Last year, the dog flu hit Chicago with a vengeance. A new strain of dog flu has been spreading in the United States with the main area of concern at this time is in the West. One recent case has occurred in Montana. Also the Washington State Health Department is warning pet owners about the possible spread of this new strain. Seattle has been affected where at least 90 dogs have been exposed and some dogs testing positive for the disease.
Luckily the disease is rarely fatal but your pet should be seen by your veterinarian if you suspect anything is wrong. General symptoms are coughing, lehtargy, not eating or just being tired. All could suggest your pet has a fever. Dogs get sick just like us when we get the flu. The disease spreads rapidly in dogs that are not immune. Grooming shops, boarding kennels, doggy day care and dog parks are places where the virus can spread rapidly.
Lyme Disease Vaccination in Dogs – Veterinarians Don’t Agree
The argument continues whether to immunize or not vaccinate for Lyme disease. If veterinarians can not agree, how does a client choose. Anytime a veterinarian chooses to make use of a vaccine, Lyme disease or other, the vet has to weigh the risks and advantages for the client. So what are some of the factors to think about.
Where does your pet live?
Living in an endemic location for Lyme disease needs to be thought about. In humans, 95 % of Lyme disease cases are discovered in 12 endemic states in the Northeast, Mid-Atlantic and Upper Midwest. In a few of these areas, 70 % to 90 % of the healthy pet dogs have actually been exposed to Lyme disease. An essential element for avoidance in the areas is good tick control, which can decrease the risk for condition. Vaccination must be considered more frequently in a native to the island area.
Exactly how fantastic is the danger of severe disease, as soon as a pet is contaminated?
Typically, the threat of extreme disease, once the pet is infected, is low. It has actually been stated that less than 2 % of exposed dogs develop the more significant ailment, Lyme nephritis (kidney swelling). Likewise, co-infection (infection with more than one representative) appears to lead to even more significant health problem. There also could be a hereditary predisposition to the degree of inflammation produced from the illness. Retrievers and soft-coated wheaten terriers appear to a genetic sensitivity. In studies, less than 5 % of favorable dogs had arthritis, the most common ailment. These cases usually respond quickly to common and affordable antibiotics.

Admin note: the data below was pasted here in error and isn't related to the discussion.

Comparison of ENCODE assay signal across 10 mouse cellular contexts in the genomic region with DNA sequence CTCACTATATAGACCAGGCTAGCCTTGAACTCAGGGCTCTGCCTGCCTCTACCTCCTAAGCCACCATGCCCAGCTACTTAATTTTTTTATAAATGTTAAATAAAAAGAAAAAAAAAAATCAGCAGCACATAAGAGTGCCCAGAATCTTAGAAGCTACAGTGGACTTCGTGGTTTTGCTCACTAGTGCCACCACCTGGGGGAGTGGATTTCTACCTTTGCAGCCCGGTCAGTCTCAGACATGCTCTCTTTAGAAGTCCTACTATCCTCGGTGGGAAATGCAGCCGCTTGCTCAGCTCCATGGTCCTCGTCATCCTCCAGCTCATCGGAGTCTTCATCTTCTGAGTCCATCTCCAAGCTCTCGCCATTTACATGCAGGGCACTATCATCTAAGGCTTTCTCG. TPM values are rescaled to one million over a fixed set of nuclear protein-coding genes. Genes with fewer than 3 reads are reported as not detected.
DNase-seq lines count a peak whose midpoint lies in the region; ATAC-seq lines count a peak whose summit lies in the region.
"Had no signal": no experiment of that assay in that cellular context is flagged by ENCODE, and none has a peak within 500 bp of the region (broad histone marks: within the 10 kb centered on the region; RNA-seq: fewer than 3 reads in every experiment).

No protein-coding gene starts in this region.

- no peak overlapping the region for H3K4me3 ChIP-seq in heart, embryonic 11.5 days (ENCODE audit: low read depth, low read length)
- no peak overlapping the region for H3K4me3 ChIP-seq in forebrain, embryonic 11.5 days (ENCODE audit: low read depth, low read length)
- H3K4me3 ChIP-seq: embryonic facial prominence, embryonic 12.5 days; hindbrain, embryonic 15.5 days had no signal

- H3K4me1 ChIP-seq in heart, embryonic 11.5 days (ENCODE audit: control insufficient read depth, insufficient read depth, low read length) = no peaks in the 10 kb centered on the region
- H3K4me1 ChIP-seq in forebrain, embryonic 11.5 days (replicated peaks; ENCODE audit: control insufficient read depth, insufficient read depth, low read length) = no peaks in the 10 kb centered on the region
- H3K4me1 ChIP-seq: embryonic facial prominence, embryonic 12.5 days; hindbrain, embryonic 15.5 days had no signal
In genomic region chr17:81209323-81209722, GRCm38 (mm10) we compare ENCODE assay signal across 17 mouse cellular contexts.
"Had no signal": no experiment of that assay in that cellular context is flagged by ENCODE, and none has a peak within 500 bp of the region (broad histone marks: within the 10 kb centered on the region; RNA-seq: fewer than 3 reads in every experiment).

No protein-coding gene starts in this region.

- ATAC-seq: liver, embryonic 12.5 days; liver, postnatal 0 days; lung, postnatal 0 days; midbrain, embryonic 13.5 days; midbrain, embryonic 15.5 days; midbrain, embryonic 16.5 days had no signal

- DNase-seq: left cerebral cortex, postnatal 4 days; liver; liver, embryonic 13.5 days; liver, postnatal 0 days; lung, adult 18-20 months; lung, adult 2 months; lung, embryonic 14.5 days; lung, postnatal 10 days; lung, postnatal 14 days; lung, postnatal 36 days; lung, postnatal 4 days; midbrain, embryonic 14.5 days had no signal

Exactly how effective is the vaccine?
Definitely not as efficient as various other vaccines. The vaccine appears to prevent infection in 60 % -86 % of the dogs vaccinated. Protection is not long lasting and booster vaccinations are given every 6 months or at least yearly.
Is the vaccine safe?
The vaccine does not seem as safe as the more common vaccines utilized today for various other illness. In a 1.2 million research of immunized pets, the Lyme vaccine produced even more after vaccination negative reactions within 3 days, than other vaccine. These reactions were judged as moderate. The responses were associated with swelling. In a research, 30 % of the pets with Lyme nephritis had actually been given the Lyme vaccine 2 weeks to 15 months prior to ailment. This also raises the concern whether to immunize retrievers and soft-coated wheaten terriers. They most likely SHOULD NOT be immunized.
1. Tick control is necessary is helping to prevent the illness.
2. The majority of pets tested positive for Lyme disease are nonclinical.
3. Large bulk of confirmed cases can be treated with common and economical prescription antibiotics.
4. A lot of pets do not show signs of Lyme disease after vaccination, but the exact same holds true for naturally exposed pet dogs.
5. Lyme disease vaccine have a short period and trigger even more post vaccination unfavorable events.